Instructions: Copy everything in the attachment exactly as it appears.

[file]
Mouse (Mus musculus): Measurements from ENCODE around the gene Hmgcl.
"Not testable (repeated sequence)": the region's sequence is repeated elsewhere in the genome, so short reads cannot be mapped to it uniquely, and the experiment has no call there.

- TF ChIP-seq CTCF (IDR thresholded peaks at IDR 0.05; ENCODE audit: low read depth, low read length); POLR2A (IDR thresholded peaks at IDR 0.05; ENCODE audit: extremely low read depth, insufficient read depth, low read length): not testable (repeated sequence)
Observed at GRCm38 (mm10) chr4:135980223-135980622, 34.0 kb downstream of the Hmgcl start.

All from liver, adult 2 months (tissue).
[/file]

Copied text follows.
Mouse (Mus musculus): Measurements from ENCODE around the gene Hmgcl.
"Not testable (repeated sequence)": the region's sequence is repeated elsewhere in the genome, so short reads cannot be mapped to it uniquely, and the experiment has no call there.

- TF ChIP-seq CTCF (IDR thresholded peaks at IDR 0.05; ENCODE audit: low read depth, low read length); POLR2A (IDR thresholded peaks at IDR 0.05; ENCODE audit: extremely low read depth, insufficient read depth, low read length): not testable (repeated sequence)
Observed at GRCm38 (mm10) chr4:135980223-135980622, 34.0 kb downstream of the Hmgcl start.

All from liver, adult 2 months (tissue).